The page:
But in spite of their current position, we can’t rule out Oracle just yet. For customers who still rely on Oracle’s database or other software, the cloud is a welcome offering and probably an easier option. And in an attempt to make things harder for AWS, Oracle made some changes to its licensing, and doubled the cost of using its database on AWS in hopes that customers who already use Oracle’s database will find their cloud a cheaper, more appealing option. However, this also backfired to some degree as customers using AWS cloud in conjunction with Oracle’s database did not appreciate the spike in price. Ultimately, the decision could prove itself to be more beneficial to AWS customers, prompting them to switch their database instead of their cloud provider.

And this brings us back to re:Invent, where Andy Jassy announced a new, serverless database service – Aurora Serverless. Again, this new offering is in direct competition with Oracle’s database, and once it goes live, only time will tell if Oracle can take the heat.

IBM vs Oracle: The Takeaway

IBM vs Oracle – does either of them stand a chance against the bigger, more well known cloud providers? So far, it’s looking pretty good for IBM. They have their sights set on huge success with the introduction of Watson, the AI supercomputer that generated a lot of buzz when it won Jeopardy. They’ve also taken a new approach with their TV ad campaign, setting themselves apart from Amazon with an entirely different audience, wooing business leaders as the best choice in terms of business and innovation strategy. And of course, they’ve taken the lead in cloud computing revenue, which is nothing to scoff at.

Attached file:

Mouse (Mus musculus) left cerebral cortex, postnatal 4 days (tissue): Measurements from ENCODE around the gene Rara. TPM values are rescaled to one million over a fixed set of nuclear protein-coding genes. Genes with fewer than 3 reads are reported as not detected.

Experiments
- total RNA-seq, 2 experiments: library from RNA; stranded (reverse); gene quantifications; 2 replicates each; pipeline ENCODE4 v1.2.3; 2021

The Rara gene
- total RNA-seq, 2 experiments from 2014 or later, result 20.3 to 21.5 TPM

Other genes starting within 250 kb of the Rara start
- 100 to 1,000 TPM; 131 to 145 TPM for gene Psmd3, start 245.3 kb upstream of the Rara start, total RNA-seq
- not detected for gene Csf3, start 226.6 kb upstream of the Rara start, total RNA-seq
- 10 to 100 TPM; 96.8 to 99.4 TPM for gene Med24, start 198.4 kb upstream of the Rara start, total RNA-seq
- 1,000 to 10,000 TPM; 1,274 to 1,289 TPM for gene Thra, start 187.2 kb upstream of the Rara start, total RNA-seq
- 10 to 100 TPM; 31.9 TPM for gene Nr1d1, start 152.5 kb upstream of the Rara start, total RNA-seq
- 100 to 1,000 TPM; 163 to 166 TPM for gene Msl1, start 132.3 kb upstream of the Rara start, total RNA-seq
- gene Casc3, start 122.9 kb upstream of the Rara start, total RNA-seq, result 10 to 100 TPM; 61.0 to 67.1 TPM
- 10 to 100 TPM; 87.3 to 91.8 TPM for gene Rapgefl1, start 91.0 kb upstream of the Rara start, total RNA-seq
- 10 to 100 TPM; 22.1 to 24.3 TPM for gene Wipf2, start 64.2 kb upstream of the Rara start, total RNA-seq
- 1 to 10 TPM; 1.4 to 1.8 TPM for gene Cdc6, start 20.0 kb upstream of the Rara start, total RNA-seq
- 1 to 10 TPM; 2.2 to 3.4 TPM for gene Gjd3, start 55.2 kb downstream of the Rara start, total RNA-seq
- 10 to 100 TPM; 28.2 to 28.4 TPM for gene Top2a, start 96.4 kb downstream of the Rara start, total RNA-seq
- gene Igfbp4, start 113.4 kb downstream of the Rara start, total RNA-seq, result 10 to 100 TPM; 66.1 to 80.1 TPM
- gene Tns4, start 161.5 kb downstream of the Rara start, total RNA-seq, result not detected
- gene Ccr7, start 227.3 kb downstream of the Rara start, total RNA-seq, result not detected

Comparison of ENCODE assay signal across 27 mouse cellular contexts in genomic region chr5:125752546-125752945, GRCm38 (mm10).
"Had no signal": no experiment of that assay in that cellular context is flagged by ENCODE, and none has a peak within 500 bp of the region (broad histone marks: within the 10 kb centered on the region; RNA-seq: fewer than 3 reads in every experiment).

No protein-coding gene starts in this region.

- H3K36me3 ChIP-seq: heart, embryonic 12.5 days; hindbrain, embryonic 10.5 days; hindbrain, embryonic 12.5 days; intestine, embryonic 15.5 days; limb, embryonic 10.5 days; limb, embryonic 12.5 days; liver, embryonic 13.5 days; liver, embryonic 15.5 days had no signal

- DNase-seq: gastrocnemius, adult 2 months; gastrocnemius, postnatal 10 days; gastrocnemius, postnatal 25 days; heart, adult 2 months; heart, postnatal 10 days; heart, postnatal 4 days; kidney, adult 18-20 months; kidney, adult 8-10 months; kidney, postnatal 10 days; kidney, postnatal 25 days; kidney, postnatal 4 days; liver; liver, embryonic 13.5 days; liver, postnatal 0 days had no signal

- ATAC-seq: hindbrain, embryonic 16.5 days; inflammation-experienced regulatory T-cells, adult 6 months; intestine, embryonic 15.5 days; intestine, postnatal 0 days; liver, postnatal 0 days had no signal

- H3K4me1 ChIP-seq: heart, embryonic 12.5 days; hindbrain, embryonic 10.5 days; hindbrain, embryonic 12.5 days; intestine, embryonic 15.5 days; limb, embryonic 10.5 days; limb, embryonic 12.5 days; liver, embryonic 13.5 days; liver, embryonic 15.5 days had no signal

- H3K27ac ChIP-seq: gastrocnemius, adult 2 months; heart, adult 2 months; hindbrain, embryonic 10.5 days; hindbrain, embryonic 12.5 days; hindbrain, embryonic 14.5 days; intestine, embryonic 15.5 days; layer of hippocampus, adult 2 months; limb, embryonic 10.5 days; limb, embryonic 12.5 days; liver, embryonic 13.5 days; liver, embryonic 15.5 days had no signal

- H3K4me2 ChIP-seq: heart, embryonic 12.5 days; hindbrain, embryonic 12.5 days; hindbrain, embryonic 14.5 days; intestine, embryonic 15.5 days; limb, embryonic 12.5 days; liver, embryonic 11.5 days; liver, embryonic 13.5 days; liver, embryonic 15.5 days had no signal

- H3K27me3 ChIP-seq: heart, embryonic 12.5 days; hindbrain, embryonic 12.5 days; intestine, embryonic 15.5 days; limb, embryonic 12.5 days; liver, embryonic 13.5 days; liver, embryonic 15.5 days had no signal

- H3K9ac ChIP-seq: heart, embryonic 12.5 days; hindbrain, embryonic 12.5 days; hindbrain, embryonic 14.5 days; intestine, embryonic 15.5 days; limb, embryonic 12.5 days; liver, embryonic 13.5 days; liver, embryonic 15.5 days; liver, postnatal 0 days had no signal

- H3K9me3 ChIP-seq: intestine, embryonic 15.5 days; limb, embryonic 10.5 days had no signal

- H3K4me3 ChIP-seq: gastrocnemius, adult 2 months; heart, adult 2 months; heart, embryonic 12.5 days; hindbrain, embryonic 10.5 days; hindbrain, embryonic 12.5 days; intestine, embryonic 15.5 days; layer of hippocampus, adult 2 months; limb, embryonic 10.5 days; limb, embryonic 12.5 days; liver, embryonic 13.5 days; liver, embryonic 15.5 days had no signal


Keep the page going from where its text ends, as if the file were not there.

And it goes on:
On the other hand, Oracle is struggling to find its place, and Amazon is calling them out. With the announcement of Aurora Serverless, we’ll be looking to see how this new offering impacts Oracle as it takes a direct hit to it’s flagship product – their database business. If Oracle wants to keep up and hold it’s own against other cloud providers, they might be wise to take a note from IBM and innovate with a new approach entirely.